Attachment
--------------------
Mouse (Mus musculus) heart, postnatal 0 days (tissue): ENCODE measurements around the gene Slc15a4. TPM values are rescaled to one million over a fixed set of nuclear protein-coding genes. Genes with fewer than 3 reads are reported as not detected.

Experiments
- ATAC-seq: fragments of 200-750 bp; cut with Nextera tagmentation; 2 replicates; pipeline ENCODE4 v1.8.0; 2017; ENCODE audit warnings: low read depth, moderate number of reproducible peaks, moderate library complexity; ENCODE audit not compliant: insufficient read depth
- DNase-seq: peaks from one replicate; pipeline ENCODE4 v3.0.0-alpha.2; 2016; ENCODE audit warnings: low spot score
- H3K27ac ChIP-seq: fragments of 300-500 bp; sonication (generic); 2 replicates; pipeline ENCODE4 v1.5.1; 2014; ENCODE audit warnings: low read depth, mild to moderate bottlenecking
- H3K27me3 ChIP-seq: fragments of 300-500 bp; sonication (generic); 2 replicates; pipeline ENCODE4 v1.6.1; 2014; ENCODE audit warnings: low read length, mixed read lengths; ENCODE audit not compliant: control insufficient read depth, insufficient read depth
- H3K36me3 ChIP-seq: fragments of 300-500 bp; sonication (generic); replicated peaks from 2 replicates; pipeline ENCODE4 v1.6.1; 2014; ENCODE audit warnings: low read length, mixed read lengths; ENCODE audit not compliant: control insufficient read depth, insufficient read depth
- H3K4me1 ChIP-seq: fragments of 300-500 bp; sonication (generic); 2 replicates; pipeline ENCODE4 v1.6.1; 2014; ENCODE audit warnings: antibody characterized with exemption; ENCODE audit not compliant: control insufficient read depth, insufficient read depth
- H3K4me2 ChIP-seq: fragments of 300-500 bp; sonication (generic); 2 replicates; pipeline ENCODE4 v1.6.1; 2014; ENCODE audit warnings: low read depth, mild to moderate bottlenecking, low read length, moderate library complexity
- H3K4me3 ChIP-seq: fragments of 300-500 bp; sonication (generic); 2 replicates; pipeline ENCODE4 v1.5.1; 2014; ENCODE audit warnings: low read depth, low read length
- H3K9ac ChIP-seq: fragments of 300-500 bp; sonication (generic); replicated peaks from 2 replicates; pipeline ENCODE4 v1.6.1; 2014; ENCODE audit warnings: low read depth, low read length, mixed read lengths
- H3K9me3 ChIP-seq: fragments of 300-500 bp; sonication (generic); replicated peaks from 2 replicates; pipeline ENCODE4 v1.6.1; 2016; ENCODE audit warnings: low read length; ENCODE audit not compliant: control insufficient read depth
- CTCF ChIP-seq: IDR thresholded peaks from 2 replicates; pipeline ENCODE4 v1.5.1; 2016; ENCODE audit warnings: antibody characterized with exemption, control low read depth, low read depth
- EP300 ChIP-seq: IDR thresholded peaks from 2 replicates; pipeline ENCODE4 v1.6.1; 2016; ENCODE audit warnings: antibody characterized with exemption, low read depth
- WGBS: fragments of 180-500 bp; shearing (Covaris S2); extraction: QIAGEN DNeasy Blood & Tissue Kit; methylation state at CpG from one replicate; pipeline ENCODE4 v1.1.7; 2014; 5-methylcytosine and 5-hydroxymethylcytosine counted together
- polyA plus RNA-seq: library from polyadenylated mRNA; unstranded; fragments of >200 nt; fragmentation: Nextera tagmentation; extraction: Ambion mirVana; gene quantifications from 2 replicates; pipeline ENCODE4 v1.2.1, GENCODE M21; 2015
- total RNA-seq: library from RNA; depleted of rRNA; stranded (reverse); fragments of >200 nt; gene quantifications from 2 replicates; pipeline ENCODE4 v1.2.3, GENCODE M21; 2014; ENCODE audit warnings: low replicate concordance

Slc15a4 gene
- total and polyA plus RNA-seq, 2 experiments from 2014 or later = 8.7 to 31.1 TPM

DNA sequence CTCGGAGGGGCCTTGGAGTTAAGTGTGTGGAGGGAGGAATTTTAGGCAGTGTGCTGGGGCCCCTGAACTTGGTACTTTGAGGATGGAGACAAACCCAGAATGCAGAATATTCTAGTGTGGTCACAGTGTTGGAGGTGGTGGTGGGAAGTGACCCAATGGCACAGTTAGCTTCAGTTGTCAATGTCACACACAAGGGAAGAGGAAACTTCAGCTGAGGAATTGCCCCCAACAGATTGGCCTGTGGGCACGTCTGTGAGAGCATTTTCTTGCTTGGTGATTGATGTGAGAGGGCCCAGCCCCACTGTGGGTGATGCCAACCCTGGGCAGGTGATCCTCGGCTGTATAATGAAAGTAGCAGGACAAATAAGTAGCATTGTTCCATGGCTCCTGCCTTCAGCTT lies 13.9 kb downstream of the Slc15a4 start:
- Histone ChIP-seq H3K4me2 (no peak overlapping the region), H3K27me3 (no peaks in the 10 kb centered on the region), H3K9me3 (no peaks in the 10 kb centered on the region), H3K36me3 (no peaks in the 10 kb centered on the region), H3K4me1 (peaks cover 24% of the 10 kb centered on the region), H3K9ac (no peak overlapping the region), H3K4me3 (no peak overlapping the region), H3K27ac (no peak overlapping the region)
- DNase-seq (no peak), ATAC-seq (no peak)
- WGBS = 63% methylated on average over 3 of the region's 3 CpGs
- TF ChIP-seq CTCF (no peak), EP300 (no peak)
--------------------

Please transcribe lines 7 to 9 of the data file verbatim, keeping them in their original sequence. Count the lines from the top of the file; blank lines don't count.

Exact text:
- H3K36me3 ChIP-seq: fragments of 300-500 bp; sonication (generic); replicated peaks from 2 replicates; pipeline ENCODE4 v1.6.1; 2014; ENCODE audit warnings: low read length, mixed read lengths; ENCODE audit not compliant: control insufficient read depth, insufficient read depth
- H3K4me1 ChIP-seq: fragments of 300-500 bp; sonication (generic); 2 replicates; pipeline ENCODE4 v1.6.1; 2014; ENCODE audit warnings: antibody characterized with exemption; ENCODE audit not compliant: control insufficient read depth, insufficient read depth
- H3K4me2 ChIP-seq: fragments of 300-500 bp; sonication (generic); 2 replicates; pipeline ENCODE4 v1.6.1; 2014; ENCODE audit warnings: low read depth, mild to moderate bottlenecking, low read length, moderate library complexity